rare 1971 Rolex Explorer II Steve McQueen ref. 1655 with mark I dial and bezel.
This model was introduced in 1971. It features a fixed stainless steel bezel and a 24-hour hand. The most striking thing about the Rolex Explorer is that it was designed specifically for cave explorers who, due to being in the dark for so many hours at a time, tend to lose their perspective day and night. The 24-hour hand tells you whether the watch is indicating a.m. or p.m.
The 1655 wasn’t a very popular watch back in the 70s and 80s, though it was assured a famous spot in collections everywhere because of the false myth that Steve McQueen wore one during his lifetime. The truth is that Steve McQueen didn’t wear any Rolex except his trademark: a stainless steel Rolex Submariner.
If you look at some of the old Explorer II watches, you will see that some of them have a 24-hour hand that appears to be yellow or all white. Both the original orange hand and the later red hand tend to discolor badly. Annoying when you were the first owner in the 1970s or early 1980s, a blessing for a lot of collectors now.
Rolex was founded in 1905, the goal was to create wristwatches based on 3 challenges.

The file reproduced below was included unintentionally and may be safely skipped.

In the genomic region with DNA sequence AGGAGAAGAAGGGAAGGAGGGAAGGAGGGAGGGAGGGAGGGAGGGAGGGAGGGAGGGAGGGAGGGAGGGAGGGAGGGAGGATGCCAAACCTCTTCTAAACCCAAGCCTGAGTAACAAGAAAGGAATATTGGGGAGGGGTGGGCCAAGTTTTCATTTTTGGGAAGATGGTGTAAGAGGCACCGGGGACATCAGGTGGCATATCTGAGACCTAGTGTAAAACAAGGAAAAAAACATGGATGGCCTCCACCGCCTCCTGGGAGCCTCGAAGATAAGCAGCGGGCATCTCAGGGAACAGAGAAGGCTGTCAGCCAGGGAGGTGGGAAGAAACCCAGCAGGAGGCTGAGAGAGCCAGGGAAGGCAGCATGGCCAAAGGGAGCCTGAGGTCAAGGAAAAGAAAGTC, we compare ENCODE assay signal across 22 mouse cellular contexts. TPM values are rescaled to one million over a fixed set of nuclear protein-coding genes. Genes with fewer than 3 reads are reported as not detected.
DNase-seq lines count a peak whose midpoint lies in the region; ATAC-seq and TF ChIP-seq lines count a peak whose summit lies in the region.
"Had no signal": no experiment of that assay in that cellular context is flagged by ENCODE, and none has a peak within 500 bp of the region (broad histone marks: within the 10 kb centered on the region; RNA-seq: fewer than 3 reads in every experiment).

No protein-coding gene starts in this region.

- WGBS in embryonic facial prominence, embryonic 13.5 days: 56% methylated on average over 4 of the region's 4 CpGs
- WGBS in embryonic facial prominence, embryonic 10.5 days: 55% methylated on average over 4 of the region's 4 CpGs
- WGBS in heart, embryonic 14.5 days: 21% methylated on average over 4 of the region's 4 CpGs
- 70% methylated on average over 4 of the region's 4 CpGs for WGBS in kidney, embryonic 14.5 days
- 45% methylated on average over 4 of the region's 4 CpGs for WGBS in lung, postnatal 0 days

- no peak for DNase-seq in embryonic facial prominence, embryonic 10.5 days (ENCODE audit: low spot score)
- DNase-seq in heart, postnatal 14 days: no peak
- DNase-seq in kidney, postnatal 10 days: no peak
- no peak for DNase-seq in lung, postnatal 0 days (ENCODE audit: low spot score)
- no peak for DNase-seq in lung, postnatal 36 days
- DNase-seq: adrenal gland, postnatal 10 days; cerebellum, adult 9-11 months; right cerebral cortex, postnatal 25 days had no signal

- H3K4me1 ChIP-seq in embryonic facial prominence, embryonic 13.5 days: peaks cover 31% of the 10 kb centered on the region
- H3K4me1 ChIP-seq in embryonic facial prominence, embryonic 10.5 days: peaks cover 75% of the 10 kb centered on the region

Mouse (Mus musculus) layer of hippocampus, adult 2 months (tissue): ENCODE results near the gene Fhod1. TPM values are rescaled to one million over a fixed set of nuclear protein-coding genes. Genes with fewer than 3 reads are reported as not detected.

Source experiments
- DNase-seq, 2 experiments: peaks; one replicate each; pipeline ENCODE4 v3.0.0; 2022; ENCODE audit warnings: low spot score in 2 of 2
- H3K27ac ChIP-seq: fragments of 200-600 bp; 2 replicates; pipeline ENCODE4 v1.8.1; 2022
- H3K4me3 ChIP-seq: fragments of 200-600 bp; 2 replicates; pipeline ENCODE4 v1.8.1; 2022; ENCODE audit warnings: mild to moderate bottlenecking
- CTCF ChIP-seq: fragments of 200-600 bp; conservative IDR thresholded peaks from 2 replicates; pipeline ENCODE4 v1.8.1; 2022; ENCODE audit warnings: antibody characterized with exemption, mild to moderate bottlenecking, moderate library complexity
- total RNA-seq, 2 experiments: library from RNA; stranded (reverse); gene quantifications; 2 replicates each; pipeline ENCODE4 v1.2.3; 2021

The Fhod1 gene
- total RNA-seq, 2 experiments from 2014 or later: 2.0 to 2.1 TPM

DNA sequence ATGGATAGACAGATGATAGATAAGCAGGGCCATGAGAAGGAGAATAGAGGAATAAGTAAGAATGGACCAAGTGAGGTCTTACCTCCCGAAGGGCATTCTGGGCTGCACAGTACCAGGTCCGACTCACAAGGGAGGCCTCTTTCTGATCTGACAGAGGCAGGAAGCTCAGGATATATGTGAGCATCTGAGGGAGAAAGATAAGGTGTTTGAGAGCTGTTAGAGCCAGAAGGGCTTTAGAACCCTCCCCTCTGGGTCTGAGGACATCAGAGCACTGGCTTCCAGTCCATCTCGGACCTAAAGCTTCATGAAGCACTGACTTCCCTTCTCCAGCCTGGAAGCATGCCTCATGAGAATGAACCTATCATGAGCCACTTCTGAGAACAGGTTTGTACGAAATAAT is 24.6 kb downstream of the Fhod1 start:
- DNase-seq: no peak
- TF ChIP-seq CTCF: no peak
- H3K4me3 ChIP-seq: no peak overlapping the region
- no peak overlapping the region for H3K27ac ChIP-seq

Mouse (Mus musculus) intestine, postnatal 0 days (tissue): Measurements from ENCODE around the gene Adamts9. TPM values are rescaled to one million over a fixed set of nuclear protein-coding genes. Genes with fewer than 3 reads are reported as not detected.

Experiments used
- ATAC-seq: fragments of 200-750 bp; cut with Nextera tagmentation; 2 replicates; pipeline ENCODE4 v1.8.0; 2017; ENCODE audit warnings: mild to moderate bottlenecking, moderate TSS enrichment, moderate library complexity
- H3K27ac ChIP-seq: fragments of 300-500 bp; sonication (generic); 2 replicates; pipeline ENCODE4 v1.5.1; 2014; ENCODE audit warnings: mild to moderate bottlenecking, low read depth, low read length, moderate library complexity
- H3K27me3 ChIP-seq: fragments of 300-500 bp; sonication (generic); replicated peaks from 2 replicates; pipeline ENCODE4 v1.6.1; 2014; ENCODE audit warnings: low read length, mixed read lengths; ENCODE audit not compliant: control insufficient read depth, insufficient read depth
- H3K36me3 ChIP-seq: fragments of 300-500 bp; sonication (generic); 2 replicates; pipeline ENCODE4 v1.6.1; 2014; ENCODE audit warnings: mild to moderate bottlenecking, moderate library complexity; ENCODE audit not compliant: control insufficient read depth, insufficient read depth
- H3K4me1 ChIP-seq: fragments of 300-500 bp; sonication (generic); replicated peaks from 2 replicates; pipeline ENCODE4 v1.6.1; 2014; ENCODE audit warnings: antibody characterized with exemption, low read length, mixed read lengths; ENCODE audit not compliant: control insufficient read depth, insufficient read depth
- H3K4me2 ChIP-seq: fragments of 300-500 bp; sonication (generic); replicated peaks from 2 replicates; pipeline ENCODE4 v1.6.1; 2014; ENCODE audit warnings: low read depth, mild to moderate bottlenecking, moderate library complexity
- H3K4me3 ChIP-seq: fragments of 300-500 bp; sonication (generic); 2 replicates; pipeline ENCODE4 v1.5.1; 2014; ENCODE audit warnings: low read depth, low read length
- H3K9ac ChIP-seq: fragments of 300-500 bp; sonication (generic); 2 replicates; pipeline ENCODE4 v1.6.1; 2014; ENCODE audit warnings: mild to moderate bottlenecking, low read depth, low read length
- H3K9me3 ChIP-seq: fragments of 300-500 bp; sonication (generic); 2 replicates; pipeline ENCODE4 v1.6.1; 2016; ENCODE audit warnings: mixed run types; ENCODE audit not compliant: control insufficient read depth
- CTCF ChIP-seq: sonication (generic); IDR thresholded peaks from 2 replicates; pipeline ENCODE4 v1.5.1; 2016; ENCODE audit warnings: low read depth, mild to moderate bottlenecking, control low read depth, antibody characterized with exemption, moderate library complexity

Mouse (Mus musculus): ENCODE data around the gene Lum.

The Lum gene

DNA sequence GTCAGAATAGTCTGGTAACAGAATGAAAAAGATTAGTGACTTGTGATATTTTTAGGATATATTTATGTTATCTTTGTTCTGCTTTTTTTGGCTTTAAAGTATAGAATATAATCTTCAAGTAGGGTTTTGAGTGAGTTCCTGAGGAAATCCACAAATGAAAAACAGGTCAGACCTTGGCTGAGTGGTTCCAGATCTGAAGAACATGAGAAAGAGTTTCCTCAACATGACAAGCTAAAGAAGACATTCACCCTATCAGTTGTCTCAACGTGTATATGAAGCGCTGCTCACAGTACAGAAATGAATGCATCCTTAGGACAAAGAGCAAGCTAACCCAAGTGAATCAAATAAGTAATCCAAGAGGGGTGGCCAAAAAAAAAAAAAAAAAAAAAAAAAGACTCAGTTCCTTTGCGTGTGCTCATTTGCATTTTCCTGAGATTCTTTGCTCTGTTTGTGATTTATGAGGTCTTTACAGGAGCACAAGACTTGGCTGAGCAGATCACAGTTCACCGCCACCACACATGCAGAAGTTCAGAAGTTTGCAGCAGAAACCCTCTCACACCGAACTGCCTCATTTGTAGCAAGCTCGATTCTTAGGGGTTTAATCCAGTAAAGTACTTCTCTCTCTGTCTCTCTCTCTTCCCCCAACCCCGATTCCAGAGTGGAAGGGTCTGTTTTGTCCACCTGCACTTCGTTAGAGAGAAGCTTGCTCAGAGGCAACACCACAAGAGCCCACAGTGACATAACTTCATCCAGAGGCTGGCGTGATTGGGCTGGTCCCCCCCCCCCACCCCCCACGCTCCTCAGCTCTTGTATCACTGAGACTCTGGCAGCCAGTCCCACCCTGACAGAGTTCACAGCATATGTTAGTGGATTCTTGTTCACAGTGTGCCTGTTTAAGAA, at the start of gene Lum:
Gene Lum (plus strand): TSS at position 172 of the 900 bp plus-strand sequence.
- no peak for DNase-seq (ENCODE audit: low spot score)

The first challenge was archived in 1910 when Rolex sent its movement to the School of Horology in Bienne and was awarded the world’s first wristwatch chronometer rating.
Realizing the value of a timing certificate, the company decided they would not accept any movement unless it passed a Rolex seven-day battery of tests, so Rolex set the timing standard for the rest of the watch industry.
In 1926 the second challenge was achieved with the birth of the Oyster, so-named as it was as impenetrable as an oyster! Although this invention was initially thought of with skepticism and took some notable events to break this preconception, one year later Mercedes Gleitze swam across the icy waters of the English Channel wearing a Rolex Oyster on her wrist.
All three challenges were completed in 1931 when Rolex launched the first automatic watch. The idea was not new, but it was Rolex that finally perfected and patented the Perpetual self-winding mechanism.
Now the scene was set. Rolex was now producing a watch small enough to be worn on the wrist, impervious to outside elements and which required no winding from the wearer; the Rolex Oyster Perpetual.
Forbes ranked Rolex No.72 on its 2014 list of the world’s most powerful global brands. Rolex is the largest single luxury watch brand, producing about 2,000 watches per day, with estimated 2012 revenues of US$7.7 billion. Rolex SA is owned by the private Hans Wilsdorf Foundation, which is registered as a charity and does not pay corporate income taxes.